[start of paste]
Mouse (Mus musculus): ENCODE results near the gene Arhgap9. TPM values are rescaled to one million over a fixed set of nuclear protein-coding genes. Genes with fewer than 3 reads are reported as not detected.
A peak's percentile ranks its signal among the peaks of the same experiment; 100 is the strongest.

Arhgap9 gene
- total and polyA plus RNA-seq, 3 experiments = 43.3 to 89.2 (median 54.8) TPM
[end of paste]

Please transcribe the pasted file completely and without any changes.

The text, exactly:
Mouse (Mus musculus): ENCODE results near the gene Arhgap9. TPM values are rescaled to one million over a fixed set of nuclear protein-coding genes. Genes with fewer than 3 reads are reported as not detected.
A peak's percentile ranks its signal among the peaks of the same experiment; 100 is the strongest.

Arhgap9 gene
- total and polyA plus RNA-seq, 3 experiments = 43.3 to 89.2 (median 54.8) TPM